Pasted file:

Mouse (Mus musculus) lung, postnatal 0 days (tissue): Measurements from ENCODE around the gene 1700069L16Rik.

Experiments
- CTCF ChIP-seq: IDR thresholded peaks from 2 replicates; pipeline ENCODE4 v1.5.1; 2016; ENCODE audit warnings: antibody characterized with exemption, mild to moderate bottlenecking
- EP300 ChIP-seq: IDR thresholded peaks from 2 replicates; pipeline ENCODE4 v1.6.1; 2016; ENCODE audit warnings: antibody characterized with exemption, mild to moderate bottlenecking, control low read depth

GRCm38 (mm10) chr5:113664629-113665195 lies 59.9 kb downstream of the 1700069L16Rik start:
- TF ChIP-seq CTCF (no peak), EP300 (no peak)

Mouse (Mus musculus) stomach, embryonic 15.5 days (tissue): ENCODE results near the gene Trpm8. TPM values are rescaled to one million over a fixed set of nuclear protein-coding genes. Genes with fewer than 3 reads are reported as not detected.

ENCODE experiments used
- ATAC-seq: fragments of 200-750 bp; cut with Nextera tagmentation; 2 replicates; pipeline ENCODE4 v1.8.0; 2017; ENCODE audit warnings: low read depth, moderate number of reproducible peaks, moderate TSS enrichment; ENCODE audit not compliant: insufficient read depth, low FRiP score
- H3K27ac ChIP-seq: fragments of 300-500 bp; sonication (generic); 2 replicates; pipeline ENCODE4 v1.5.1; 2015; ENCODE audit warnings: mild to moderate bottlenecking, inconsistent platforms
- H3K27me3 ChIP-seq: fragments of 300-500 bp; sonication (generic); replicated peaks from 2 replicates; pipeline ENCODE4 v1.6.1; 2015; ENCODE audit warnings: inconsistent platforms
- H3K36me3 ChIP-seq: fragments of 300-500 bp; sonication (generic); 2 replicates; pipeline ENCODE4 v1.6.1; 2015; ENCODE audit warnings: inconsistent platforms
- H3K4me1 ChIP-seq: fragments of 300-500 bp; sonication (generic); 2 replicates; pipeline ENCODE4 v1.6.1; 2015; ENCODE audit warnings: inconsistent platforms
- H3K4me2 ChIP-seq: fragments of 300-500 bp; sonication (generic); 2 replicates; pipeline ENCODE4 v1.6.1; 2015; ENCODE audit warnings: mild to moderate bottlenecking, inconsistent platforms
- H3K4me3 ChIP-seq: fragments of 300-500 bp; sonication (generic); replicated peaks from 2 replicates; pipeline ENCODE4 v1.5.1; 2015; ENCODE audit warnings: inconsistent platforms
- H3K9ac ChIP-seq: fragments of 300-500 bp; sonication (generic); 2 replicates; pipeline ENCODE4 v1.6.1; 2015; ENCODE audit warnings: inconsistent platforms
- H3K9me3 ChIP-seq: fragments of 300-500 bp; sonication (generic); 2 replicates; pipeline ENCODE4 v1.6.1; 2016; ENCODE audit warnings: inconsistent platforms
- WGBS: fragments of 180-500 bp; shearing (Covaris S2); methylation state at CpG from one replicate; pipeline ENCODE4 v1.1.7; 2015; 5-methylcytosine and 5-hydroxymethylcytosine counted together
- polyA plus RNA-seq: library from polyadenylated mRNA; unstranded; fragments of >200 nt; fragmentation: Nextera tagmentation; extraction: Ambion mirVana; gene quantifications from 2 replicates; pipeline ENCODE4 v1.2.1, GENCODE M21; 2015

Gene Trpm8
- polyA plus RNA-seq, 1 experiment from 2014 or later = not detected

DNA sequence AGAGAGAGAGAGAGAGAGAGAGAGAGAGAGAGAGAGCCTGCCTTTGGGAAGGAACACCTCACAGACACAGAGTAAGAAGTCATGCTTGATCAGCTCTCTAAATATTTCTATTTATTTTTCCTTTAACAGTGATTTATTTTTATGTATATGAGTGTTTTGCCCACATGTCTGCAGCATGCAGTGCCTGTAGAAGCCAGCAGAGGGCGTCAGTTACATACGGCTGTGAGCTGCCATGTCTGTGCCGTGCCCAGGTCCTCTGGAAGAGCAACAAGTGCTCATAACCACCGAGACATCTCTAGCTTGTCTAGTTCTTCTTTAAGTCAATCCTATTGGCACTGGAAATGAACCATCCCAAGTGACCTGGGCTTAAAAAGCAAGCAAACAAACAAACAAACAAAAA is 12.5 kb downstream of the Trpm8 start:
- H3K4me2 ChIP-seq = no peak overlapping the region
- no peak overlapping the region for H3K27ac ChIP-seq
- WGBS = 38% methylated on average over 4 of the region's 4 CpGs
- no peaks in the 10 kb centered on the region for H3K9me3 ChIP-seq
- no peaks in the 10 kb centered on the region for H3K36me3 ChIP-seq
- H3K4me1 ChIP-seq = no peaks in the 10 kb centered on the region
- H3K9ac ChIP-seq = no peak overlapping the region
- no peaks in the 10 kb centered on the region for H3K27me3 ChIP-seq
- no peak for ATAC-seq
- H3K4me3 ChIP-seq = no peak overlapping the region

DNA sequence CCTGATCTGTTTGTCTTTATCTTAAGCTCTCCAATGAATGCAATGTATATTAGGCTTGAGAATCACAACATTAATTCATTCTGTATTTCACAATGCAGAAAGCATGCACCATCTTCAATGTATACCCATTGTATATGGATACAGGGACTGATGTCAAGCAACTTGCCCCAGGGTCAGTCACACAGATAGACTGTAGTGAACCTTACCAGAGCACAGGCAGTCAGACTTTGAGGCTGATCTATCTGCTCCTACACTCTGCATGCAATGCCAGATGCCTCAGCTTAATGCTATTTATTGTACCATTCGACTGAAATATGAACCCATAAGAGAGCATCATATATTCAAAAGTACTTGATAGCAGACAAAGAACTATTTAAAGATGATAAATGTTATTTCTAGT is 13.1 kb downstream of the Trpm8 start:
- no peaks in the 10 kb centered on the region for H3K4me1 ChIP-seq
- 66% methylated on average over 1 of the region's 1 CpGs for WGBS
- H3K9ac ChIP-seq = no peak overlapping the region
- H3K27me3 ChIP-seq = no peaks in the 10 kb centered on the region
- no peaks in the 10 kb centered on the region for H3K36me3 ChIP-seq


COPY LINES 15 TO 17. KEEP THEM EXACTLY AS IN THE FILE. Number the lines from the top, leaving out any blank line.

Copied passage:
- H3K4me3 ChIP-seq: fragments of 300-500 bp; sonication (generic); replicated peaks from 2 replicates; pipeline ENCODE4 v1.5.1; 2015; ENCODE audit warnings: inconsistent platforms
- H3K9ac ChIP-seq: fragments of 300-500 bp; sonication (generic); 2 replicates; pipeline ENCODE4 v1.6.1; 2015; ENCODE audit warnings: inconsistent platforms
- H3K9me3 ChIP-seq: fragments of 300-500 bp; sonication (generic); 2 replicates; pipeline ENCODE4 v1.6.1; 2016; ENCODE audit warnings: inconsistent platforms